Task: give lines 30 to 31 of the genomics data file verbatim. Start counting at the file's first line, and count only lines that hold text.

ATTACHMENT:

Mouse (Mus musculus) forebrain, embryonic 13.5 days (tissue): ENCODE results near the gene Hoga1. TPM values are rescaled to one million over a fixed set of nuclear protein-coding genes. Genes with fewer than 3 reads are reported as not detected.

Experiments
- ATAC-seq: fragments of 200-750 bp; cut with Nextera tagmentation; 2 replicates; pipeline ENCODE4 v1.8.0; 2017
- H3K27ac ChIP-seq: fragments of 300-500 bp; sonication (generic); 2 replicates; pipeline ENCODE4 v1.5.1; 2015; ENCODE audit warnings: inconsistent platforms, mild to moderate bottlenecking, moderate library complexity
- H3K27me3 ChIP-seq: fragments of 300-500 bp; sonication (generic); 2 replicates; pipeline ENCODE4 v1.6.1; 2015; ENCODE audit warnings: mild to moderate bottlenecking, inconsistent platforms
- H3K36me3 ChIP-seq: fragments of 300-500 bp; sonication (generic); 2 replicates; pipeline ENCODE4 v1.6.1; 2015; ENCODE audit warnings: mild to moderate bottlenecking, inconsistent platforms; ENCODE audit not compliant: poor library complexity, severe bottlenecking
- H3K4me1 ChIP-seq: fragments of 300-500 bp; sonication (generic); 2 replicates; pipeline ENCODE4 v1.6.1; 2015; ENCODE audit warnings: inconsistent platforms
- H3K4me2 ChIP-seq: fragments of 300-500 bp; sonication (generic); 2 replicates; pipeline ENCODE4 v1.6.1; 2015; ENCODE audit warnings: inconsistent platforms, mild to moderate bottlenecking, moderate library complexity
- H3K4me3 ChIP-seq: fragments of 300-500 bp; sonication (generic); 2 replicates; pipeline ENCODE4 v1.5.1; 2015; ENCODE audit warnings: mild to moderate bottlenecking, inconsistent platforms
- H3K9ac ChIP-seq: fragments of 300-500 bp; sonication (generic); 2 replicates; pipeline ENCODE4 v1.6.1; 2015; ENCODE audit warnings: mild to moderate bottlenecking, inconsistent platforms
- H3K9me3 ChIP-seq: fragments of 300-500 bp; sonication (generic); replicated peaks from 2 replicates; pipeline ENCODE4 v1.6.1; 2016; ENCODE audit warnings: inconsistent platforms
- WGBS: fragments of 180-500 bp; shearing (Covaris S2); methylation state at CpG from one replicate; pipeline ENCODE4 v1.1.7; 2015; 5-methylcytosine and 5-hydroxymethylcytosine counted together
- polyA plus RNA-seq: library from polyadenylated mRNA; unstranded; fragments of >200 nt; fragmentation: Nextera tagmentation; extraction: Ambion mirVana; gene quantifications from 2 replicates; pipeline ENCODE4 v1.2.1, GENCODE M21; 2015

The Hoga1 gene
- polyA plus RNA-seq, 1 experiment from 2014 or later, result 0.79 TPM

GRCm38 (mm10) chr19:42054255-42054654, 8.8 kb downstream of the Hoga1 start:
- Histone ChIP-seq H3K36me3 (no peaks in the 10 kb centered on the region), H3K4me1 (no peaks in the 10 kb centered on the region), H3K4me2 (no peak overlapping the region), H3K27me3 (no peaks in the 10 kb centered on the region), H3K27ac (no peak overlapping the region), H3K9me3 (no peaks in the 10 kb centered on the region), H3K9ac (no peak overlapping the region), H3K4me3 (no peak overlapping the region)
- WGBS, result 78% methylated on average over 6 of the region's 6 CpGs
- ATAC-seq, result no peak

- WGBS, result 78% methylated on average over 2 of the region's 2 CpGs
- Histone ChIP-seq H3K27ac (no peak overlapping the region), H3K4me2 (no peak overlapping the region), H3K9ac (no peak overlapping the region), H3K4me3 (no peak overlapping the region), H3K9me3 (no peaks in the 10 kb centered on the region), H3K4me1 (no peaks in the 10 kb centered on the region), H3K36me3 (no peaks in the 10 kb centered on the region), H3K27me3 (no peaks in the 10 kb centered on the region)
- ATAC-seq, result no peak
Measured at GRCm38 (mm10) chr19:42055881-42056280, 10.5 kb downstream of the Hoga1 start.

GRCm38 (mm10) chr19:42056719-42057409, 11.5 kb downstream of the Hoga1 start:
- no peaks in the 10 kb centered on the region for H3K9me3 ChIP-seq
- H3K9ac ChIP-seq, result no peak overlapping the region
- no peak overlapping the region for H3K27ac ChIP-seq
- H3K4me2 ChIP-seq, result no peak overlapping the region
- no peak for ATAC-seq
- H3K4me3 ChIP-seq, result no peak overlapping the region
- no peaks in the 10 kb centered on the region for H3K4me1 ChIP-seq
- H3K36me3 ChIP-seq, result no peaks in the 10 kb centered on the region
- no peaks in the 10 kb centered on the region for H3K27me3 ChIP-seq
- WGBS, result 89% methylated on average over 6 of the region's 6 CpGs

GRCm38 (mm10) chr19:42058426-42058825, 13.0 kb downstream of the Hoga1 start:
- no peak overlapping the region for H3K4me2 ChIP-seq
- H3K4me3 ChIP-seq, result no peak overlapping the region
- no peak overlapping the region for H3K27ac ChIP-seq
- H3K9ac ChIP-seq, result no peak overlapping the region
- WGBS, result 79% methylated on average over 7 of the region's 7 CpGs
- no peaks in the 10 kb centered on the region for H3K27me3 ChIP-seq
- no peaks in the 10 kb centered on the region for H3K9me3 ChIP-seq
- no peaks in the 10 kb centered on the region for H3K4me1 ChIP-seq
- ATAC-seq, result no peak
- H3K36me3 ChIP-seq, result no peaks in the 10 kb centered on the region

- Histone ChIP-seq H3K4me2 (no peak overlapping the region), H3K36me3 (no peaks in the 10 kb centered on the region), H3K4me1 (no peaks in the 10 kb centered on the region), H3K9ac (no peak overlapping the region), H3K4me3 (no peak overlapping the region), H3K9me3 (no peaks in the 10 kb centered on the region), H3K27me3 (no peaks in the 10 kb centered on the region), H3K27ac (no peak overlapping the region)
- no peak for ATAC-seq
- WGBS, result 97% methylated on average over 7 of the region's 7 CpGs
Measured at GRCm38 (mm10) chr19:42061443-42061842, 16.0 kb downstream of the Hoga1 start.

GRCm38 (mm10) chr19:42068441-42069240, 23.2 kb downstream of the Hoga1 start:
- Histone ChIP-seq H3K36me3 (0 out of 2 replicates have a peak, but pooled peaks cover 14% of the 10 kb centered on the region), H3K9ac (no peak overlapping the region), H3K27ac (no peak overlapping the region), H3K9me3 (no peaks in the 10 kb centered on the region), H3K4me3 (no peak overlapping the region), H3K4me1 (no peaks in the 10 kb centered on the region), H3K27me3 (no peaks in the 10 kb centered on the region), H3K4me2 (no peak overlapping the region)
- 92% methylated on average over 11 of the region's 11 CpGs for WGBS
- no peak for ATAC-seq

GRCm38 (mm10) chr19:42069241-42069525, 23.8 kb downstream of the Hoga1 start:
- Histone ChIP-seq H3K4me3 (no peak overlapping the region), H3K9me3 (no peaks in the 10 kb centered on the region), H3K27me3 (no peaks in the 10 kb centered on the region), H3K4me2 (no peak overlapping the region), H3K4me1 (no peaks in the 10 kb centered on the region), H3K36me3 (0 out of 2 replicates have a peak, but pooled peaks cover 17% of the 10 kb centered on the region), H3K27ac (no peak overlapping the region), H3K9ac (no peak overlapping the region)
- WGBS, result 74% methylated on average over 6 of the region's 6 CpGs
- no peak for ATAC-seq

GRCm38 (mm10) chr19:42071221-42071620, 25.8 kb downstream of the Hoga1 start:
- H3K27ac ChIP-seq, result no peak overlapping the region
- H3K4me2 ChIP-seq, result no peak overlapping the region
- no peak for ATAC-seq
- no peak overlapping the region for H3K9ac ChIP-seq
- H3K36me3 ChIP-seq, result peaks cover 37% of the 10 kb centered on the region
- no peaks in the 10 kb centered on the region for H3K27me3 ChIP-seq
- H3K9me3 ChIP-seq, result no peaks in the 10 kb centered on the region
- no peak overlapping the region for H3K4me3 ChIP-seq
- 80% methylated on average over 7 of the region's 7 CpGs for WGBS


- H3K4me3 ChIP-seq, result no peak overlapping the region
- no peaks in the 10 kb centered on the region for H3K4me1 ChIP-seq